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Sunday, August 7, 2022

Academics & Research

University opens materials research library


The materials lab in the architecture building gives students hundreds of samples to study, o! ering insight and helping them compare building materials for various construction projects they need to work on. | Paul Crespo/The Daily Cougar

The materials lab in the architecture building gives students hundreds of samples to study, o! ering insight and helping them compare building materials for various construction projects they need to work on. | Paul Crespo/The Daily Cougar

This fall, the Gerald D. Hines College of Architecture opened the doors of the Materials Research Collaborative, which is an outlet of Material Connexion, a database that has physical collection libraries in only eight other locations throughout the world.

The MRC was founded with educational value in mind, allowing free access to all University students. It provides a tangible, out-of-classroom experience for architecture students who are used to seeing just pictures of materials.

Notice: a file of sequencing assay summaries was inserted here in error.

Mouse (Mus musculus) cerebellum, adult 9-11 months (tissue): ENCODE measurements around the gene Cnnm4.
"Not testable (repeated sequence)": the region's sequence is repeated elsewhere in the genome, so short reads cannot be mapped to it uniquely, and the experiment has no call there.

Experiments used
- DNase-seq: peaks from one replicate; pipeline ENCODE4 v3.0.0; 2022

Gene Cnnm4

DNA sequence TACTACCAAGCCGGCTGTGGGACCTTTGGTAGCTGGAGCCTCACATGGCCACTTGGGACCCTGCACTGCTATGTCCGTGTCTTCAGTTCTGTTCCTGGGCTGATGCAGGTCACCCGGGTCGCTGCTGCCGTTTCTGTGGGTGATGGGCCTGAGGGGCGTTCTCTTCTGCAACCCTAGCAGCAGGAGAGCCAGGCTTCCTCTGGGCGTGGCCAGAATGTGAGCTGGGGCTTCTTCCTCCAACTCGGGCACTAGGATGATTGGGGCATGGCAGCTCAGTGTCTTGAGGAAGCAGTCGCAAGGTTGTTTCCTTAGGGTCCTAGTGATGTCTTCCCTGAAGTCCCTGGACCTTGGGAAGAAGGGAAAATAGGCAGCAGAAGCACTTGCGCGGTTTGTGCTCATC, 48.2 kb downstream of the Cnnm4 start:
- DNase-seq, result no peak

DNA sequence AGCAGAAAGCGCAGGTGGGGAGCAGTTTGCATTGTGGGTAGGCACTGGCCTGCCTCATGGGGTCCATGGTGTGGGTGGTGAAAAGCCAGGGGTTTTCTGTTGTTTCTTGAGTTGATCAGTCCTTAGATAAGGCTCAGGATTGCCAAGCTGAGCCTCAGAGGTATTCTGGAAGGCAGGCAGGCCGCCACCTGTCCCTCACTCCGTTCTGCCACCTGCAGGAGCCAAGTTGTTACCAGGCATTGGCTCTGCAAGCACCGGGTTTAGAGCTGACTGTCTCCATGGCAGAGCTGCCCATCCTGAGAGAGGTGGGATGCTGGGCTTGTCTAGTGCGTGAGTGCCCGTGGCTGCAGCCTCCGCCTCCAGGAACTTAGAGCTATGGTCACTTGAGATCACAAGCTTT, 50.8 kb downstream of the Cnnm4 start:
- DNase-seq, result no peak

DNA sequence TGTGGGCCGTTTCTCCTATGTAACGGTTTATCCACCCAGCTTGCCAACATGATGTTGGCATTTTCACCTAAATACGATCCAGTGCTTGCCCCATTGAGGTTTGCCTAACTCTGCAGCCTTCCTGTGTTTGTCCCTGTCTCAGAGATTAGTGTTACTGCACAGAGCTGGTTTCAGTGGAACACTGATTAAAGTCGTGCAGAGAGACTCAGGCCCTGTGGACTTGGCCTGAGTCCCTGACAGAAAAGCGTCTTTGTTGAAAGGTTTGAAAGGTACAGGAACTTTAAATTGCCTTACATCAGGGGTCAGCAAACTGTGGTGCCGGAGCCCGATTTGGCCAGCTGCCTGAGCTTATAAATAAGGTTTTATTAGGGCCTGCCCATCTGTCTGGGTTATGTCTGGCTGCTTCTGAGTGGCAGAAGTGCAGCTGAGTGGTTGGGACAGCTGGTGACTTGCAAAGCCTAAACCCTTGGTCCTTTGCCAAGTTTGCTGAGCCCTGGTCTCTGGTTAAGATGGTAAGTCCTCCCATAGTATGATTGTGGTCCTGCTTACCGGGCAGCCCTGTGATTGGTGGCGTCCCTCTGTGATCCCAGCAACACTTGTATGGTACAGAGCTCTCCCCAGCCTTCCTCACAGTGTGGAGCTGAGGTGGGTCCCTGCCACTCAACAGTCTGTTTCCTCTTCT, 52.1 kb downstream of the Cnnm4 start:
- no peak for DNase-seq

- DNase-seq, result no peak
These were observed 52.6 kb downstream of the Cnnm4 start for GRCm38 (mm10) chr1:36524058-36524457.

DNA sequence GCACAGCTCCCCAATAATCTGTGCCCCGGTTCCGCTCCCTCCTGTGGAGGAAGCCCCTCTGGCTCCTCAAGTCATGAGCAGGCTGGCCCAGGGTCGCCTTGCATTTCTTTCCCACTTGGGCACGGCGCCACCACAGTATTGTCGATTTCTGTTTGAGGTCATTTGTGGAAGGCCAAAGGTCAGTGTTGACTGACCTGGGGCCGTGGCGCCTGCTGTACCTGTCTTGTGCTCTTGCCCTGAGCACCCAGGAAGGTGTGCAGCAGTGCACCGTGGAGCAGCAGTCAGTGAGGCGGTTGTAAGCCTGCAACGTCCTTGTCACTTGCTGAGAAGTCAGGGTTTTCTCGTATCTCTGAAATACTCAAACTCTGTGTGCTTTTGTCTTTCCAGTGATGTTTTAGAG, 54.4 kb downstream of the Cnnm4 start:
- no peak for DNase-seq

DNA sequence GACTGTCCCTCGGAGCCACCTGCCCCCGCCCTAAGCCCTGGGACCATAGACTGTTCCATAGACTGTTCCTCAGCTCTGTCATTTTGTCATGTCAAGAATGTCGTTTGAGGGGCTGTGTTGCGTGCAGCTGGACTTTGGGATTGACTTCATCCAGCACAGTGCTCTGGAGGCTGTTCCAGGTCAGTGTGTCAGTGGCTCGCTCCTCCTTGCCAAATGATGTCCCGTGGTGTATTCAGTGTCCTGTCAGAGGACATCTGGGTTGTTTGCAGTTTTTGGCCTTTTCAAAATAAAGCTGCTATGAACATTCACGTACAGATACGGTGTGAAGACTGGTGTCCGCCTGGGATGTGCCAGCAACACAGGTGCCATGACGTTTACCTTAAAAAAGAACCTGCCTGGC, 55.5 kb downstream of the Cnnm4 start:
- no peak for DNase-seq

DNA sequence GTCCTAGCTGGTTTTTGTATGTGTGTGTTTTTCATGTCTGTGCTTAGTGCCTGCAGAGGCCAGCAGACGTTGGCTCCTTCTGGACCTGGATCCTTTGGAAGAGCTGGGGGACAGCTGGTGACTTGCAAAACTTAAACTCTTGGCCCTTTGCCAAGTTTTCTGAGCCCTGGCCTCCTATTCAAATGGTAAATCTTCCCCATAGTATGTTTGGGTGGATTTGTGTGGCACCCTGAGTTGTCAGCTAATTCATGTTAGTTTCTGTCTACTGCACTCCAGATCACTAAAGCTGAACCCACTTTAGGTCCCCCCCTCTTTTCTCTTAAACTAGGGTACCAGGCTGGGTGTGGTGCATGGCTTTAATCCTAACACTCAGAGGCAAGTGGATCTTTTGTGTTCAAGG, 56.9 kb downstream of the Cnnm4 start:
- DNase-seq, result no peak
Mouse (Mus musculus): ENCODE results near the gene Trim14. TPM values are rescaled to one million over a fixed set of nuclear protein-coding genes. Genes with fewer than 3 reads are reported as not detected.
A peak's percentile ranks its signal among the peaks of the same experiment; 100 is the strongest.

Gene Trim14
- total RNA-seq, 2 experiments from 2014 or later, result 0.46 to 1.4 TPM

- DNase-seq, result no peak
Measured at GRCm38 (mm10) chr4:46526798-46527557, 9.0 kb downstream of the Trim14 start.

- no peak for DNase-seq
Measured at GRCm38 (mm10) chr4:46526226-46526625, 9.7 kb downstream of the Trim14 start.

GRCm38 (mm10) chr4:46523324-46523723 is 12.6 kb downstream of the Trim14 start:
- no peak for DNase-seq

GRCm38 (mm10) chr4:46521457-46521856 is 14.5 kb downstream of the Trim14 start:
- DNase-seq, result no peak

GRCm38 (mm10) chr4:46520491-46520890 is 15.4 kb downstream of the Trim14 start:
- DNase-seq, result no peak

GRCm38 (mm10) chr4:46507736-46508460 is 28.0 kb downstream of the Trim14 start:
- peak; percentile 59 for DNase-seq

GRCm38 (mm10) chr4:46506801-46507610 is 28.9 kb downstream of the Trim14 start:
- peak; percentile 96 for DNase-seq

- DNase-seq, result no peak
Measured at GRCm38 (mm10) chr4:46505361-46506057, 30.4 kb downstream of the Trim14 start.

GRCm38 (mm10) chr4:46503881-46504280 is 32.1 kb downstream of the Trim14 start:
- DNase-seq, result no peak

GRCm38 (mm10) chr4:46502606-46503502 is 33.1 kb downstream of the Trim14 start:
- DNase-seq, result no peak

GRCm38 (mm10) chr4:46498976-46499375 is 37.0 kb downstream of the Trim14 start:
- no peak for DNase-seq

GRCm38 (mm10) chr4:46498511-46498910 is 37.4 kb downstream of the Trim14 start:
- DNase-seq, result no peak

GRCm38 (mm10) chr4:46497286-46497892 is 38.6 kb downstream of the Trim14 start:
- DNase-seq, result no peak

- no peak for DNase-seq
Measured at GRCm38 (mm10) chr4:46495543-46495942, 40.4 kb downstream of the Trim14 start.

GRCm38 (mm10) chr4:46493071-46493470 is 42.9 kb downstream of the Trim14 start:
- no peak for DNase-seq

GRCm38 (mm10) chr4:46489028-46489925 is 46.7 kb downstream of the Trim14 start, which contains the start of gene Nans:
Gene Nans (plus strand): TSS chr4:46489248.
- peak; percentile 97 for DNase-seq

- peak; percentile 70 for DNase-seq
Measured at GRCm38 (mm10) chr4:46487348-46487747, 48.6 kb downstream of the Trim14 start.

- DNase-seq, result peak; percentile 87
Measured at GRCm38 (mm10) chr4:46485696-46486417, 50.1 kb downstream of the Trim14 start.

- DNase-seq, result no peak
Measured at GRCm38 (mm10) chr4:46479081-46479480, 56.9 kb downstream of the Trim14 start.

The library includes over 100 materials that allow students to find materials by visual preferences or by criteria. They are able to feel the texture and how light or how heavy an object is.

Materials are labeled in a way that makes it easy for them to find in the database, including even a QR code that you can scan with a specialized phone app.

Director and Associate Professor Donna Kacmar worked with the dean to bring the collection to the University.

Together, they worked out a collaboration with area professionals that includes Page Sotherland Page, Kendall/Heaton Associates, Gensler and Ziegler Cooper.

“They are helping support the education of students who will come to the workforce with more knowledge of materials than they would otherwise have,” Kacmar said.

“It’s a resource that increases the material literacy of our students.”

Having the collection library can bring a positive exposure to both University research and Houston professionals. It raises the possibility and challenge of how we can become the next material innovator.

“About ten years ago we thought of materials of how they look and what they cost; now with sustainability and environmental impact, people want to know more,” she said. “There is more responsibility.”

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